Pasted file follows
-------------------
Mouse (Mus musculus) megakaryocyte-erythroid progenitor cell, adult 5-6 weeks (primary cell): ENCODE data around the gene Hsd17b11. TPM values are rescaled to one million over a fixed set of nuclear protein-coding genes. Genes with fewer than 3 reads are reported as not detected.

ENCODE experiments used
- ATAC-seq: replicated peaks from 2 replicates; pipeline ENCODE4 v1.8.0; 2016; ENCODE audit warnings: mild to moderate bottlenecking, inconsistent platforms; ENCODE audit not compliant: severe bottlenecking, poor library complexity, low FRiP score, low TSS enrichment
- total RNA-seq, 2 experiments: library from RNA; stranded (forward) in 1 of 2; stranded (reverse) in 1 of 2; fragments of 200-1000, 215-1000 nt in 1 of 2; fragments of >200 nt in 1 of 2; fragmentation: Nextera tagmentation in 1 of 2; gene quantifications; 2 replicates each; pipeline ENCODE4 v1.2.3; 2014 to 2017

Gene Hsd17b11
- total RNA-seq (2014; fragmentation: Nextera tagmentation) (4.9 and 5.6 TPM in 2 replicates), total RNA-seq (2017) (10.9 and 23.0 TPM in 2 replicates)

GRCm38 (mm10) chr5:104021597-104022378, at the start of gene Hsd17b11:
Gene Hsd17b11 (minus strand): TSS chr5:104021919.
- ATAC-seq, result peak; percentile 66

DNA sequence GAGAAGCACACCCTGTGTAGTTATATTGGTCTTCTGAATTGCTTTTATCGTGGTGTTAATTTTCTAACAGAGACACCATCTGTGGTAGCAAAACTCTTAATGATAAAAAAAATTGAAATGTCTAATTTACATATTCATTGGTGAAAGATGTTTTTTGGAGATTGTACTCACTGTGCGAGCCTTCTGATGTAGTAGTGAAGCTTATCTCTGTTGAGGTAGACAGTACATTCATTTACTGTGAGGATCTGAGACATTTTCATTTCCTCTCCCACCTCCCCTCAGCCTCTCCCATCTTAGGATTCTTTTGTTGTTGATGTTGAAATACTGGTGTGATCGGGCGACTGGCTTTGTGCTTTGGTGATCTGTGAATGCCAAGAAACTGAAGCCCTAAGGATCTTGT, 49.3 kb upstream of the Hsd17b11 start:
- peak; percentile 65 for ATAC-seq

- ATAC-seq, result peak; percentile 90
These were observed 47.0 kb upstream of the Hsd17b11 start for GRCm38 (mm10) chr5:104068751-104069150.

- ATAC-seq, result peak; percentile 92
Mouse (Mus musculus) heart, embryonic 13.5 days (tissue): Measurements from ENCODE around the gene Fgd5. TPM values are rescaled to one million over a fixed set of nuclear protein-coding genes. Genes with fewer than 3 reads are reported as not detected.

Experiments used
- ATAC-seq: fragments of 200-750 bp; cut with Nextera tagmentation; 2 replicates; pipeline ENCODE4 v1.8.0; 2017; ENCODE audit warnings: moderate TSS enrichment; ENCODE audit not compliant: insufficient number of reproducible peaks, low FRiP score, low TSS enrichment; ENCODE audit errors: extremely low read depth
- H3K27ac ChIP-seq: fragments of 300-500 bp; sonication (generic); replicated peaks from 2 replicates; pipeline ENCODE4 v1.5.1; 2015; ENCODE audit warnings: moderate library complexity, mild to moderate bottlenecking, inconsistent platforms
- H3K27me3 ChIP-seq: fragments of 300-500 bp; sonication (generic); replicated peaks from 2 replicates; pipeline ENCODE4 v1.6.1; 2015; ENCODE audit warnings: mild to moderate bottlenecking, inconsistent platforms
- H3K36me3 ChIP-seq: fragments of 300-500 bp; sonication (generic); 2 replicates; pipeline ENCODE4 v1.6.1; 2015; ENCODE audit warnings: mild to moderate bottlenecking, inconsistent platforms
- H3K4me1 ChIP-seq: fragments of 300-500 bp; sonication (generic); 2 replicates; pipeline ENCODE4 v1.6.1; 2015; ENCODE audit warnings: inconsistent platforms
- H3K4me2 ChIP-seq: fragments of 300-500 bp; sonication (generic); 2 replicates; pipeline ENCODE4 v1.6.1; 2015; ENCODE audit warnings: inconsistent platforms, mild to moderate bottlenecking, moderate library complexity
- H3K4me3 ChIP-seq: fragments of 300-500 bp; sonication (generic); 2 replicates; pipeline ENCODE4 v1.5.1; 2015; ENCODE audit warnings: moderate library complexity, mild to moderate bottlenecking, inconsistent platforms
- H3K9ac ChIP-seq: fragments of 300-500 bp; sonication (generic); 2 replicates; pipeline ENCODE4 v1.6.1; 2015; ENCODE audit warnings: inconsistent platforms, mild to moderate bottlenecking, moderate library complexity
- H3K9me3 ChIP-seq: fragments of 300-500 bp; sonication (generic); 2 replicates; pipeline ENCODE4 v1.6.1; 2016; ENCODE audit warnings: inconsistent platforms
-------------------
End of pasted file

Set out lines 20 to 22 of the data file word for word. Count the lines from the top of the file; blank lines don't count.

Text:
- H3K36me3 ChIP-seq: fragments of 300-500 bp; sonication (generic); 2 replicates; pipeline ENCODE4 v1.6.1; 2015; ENCODE audit warnings: mild to moderate bottlenecking, inconsistent platforms
- H3K4me1 ChIP-seq: fragments of 300-500 bp; sonication (generic); 2 replicates; pipeline ENCODE4 v1.6.1; 2015; ENCODE audit warnings: inconsistent platforms
- H3K4me2 ChIP-seq: fragments of 300-500 bp; sonication (generic); 2 replicates; pipeline ENCODE4 v1.6.1; 2015; ENCODE audit warnings: inconsistent platforms, mild to moderate bottlenecking, moderate library complexity